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HTC to roll out lower-end 4G smartphones for Taiwan

TAIPEI -- Taiwanese smartphone maker HTC Corp. (宏達電) said Monday it plans to roll out lower-end phones in Taiwan that support the fourth-generation Long-Term Evolution (4G LTE) network.

Jack Tong (董俊良), HTC's head of China operations and president of HTC North Asia, said some of Taiwan's less expensive smartphones priced at about NT$5,000 (US$166) are targeting customers who plan to shift from 2G to 3G services.

Another trend in Taiwan's low-end phone market, he said, is to help local telecom operators move a considerable number of their subscribers to 4G LTE services by offering cheap 4G smartphones.

“HTC plans to roll out similar products in the second half of the year to meet demand from telecom operators,” Tong said at a press conference in Taipei announcing a cheaper plastic model of the HTC One M8 flagship phone, the One E8.

He declined to give price information or other details on HTC's low-end 3G and 4G phones, saying only that the company will “closely observe consumer demand in the market.”

Tong added that HTC is also thinking of selling certain models of its low-end 4G phones exclusively through e-commerce platforms in the future because such “active channels” have become more popular among local consumers.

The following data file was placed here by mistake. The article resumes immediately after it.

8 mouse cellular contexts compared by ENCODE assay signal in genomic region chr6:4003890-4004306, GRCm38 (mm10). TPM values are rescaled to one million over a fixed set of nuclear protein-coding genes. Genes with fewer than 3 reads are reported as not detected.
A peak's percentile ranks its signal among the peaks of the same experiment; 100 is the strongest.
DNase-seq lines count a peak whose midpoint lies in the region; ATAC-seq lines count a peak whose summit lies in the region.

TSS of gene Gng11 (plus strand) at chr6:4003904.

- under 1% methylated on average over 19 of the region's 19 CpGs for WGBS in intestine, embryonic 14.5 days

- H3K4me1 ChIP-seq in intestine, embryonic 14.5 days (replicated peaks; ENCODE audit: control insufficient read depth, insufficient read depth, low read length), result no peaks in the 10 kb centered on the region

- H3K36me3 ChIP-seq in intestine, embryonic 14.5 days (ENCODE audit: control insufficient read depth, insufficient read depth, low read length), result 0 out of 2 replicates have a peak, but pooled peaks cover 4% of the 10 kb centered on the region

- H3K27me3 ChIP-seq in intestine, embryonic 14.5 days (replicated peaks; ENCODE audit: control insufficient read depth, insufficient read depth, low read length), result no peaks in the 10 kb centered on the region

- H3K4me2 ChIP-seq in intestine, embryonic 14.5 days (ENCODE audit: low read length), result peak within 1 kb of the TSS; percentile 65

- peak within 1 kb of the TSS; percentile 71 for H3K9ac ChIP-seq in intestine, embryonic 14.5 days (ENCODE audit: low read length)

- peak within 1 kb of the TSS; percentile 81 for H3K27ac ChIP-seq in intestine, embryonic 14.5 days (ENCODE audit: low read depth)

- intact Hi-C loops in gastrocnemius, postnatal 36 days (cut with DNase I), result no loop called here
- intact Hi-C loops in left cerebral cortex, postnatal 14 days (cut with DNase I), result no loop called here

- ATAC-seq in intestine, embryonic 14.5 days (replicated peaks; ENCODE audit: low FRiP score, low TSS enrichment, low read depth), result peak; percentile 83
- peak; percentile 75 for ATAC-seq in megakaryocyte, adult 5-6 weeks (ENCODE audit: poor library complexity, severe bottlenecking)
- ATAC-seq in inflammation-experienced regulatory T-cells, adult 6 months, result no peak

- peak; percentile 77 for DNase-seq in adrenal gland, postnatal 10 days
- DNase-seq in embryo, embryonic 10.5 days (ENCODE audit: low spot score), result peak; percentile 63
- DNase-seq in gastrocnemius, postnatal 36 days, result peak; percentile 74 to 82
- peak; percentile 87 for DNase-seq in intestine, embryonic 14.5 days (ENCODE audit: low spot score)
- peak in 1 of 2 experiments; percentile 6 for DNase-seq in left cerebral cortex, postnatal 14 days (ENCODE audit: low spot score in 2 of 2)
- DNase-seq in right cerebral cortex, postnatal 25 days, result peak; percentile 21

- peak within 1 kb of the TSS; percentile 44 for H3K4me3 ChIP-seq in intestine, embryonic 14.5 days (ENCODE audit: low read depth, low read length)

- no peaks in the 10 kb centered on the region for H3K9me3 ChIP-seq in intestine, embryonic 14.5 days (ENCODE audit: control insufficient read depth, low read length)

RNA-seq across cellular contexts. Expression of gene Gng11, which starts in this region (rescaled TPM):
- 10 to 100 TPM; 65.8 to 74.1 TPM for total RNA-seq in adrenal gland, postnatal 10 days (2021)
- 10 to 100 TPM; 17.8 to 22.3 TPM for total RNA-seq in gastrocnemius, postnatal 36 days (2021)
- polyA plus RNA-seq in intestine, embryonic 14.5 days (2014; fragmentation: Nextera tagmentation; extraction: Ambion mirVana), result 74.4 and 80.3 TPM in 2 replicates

The cheapest HTC 3G smartphone currently available in Taiwan is the Desire 310, which is sold at NT$5,990. Its lowest-priced 4G product is the Desire 610 at NT$7,990.

HTC is trying to expand its product portfolio into various price ranges to attract more consumers and sustain its sales momentum into the second half of the year.

The HTC One M8, launched on March 25, helped HTC's sales grow 2.16 percent from a year earlier to NT$16.23 billion in March, ending 28 consecutive months of year-on-year sales declines.

After sales grew at an annual rate of 12.70 percent in April, however, HTC's monthly sales declined 27.37 percent in May and 0.72 percent in June, raising concerns that the life cycles of premium phones appear to be shrinking.

HTC shares fell 1.43 percent to NT$138.0 Monday in Taipei trading.

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